Genome project finds variations within ethnic groups | December 14, 2012 | Palo Alto Weekly | Palo Alto Online |

Palo Alto Weekly

News - December 14, 2012

Genome project finds variations within ethnic groups

Research could help advance study of genetic diseases

by Sue Dremann

When it comes to a person's chances of getting a disease, one's ethnicity may not be as telling as some people believe, according to new research published by Stanford University School of Medicine scientists and others.

This story contains 908 words.

If you are a paid subscriber, check to make sure you have logged in. Otherwise our system cannot recognize you as having full free access to our site.

If you are a paid print subscriber and haven't yet set up an online account, click here to get your online account activated.

Staff Writer Sue Dremann can be emailed at


Posted by Bob, a resident of Another Palo Alto neighborhood
on Dec 8, 2012 at 10:01 am

This is an incredibly interesting project—but it's not clear how the research will necessarily be linked to "disease", given that there are thousands of "diseases", and hundreds, perhaps thousands, of genetic differences in all of the "ethnic" groups found on the planet.

Moreover, this work will generate so much data that no living human being will be able to assimilate very much of the results of this research. There is so much computation needed that these folks ought to get themselves a couple super computers to help reduce the time to do the data reductions, and statistical inference work that is needed to make meaningful predictions.

Well .. best of luck to them .. this is a really difficult area of endeavor.

Posted by Lohengrin, a resident of Community Center
on Dec 9, 2012 at 1:34 pm

Even WASPs can have mixed ethnicity and not know it. After I had double pneumonia several years ago, I had an irregular heartbeat as an after-effect for a while, as well as an unusually high cholesterol level for a vegan. Some genetic blood tests were done by a local cardiologist and a lab named Berkeley Heartlab, I found I had markers in my blood for genetic diseases found in nationalities I did not know I was a part of!! The reason for my high cholesterol in spite of my lack of animals in my diet, was a Celtic genetic marker found in my blood that causes my liver to produce more cholesterol than I need. I never even knew I had Scottish, Irish, or Welsh blood in my lines! I grew up,thinking I was German and Swedish all this time.

Posted by Lohengrin, a resident of Community Center
on Dec 9, 2012 at 1:39 pm

The importance of knowing this occurred to me when I realized I might have passed this defect on to my son, who was unaware of Celtic roots. He had his doctor refer him to Berkeley Heartlab where tests revealed that he, too had the marker for high cholesterol. As a result, he was put on medication for this in his twenties.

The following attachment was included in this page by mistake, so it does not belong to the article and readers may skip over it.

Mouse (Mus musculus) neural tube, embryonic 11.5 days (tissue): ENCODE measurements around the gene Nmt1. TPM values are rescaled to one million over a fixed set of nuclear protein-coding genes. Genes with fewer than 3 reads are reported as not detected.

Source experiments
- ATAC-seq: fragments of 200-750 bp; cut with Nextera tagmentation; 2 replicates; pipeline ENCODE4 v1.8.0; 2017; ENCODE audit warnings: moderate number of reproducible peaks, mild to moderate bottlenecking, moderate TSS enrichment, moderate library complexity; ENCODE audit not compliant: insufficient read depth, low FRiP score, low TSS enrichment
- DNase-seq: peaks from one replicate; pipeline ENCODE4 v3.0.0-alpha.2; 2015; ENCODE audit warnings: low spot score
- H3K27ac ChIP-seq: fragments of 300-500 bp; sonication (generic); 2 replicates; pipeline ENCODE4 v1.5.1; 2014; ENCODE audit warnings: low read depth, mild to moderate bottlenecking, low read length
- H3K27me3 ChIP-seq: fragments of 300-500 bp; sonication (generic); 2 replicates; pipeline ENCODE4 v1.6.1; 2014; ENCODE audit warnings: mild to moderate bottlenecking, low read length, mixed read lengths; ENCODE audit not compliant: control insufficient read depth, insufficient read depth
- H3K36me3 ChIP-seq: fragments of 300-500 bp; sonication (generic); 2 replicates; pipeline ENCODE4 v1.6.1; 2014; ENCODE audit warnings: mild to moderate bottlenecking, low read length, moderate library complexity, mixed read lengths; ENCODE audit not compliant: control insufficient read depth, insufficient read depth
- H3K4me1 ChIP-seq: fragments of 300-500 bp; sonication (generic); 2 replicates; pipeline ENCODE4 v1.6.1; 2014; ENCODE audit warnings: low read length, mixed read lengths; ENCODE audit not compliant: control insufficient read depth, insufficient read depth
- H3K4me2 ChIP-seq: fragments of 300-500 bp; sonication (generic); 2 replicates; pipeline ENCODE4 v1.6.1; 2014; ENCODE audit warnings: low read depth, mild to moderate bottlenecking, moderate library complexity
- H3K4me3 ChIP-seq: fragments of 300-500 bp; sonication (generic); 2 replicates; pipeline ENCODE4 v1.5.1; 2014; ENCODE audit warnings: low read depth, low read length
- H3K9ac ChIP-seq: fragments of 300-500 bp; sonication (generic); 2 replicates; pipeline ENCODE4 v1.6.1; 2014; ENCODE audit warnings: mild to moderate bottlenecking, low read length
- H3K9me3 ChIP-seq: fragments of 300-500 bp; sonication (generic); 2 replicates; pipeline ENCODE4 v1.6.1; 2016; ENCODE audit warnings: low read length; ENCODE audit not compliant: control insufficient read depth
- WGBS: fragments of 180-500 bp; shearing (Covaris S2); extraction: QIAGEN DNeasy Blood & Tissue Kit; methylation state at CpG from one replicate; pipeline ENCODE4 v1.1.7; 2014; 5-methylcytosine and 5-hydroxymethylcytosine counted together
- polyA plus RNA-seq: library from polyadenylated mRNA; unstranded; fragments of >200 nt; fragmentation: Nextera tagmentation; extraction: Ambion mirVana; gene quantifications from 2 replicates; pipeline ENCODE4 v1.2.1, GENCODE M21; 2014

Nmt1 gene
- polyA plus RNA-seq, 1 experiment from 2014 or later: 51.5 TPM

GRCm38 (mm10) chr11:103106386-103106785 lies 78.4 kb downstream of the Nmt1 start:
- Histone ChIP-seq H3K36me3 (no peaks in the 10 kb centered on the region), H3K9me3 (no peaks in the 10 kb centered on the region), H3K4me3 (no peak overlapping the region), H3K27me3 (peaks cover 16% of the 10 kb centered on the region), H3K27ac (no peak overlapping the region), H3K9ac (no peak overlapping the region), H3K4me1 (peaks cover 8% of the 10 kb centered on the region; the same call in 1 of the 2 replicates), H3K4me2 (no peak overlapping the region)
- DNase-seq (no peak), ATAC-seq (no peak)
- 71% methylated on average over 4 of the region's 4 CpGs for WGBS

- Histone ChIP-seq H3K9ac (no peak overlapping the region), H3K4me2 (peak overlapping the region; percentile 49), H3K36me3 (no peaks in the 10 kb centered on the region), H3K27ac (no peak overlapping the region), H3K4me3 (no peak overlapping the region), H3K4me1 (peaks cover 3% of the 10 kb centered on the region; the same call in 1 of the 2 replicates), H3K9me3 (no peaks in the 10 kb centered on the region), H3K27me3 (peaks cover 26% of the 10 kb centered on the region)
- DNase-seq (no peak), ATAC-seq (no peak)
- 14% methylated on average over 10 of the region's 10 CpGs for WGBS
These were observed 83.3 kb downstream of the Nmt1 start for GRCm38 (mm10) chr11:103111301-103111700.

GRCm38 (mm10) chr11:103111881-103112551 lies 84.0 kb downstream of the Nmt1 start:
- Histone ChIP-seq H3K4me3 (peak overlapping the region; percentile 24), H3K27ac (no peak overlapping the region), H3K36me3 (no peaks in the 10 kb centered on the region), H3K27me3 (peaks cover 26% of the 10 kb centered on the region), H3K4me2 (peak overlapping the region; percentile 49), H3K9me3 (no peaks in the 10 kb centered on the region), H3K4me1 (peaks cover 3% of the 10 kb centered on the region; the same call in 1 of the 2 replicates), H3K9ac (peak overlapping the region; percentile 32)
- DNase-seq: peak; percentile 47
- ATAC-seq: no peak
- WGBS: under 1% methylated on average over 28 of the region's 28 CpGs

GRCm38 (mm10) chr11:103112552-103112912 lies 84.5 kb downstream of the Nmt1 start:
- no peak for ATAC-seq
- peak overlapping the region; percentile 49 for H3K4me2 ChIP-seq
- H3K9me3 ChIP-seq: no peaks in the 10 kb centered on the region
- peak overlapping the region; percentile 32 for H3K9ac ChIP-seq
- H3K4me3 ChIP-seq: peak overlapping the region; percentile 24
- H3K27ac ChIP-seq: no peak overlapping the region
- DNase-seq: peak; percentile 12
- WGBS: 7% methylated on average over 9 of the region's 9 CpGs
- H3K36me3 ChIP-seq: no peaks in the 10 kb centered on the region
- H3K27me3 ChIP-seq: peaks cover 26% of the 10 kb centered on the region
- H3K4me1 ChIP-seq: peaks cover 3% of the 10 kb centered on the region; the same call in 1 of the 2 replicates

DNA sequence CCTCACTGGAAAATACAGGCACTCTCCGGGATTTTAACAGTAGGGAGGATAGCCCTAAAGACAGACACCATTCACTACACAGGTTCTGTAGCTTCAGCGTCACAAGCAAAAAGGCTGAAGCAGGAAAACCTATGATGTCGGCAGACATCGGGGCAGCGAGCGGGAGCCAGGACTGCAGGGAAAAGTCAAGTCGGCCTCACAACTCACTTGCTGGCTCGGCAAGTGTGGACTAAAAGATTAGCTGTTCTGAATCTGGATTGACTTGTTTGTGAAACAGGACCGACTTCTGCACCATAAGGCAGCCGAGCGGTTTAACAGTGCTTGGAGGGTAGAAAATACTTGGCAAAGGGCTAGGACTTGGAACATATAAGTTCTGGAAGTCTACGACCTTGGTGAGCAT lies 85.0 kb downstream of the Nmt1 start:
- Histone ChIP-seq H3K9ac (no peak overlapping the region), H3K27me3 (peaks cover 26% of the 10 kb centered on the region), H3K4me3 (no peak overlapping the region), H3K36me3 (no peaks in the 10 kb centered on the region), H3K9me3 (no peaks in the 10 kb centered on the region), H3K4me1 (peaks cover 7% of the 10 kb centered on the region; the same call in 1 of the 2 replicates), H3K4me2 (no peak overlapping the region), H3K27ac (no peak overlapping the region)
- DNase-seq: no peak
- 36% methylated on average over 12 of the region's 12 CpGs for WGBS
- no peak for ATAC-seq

Posted by maguro_01, a resident of Mountain View
on Dec 10, 2012 at 12:02 pm

AFAIK, "Hispanic" is a US invention, a social construct, lumping together a lot of people who speak close spins on Spanish and usually have brown eyes.

A friend who worked in social services for the city of Chicago once told me that Chicago started out with Mexican neighborhoods, Salvadoran neighborhoods, Columbian neighborhoods, and so on. The people did not particularly identify with one another. Then after Hispanics were invented they found themselves given a common identity and interests. So naturally such social constructs would not coincide with any genetic map.

Native Americans must have been subject to being similarly pushed together in spite of their varied histories and linguistic diversity. One wonders if "unassigned" might reflect the waves of migration from Asia to the Americas over thousands of years (??).

It will be interesting to follow this project and others. Here in California it's well worth the expense given the increasingly diverse population from everywhere. We read that it's not just disease or susceptibility to disease but organ transplants and so on also. Some demographics are apparently underserved.

Posted by MIDTOWN, a resident of Midtown
on Dec 10, 2012 at 4:17 pm

In addition to my grown children from a second marriage, I've been able to reach two from a previous marriage to inform them about my parents' medical histories and mine. They and their children should know about any potential inheritance of disease or susceptibility to disease. Heart problems, diabetes, and other diseases may have a genetic origin that your grandchildren might not suspect. GIVE THEM A BREAK! If you can reach them, let them know.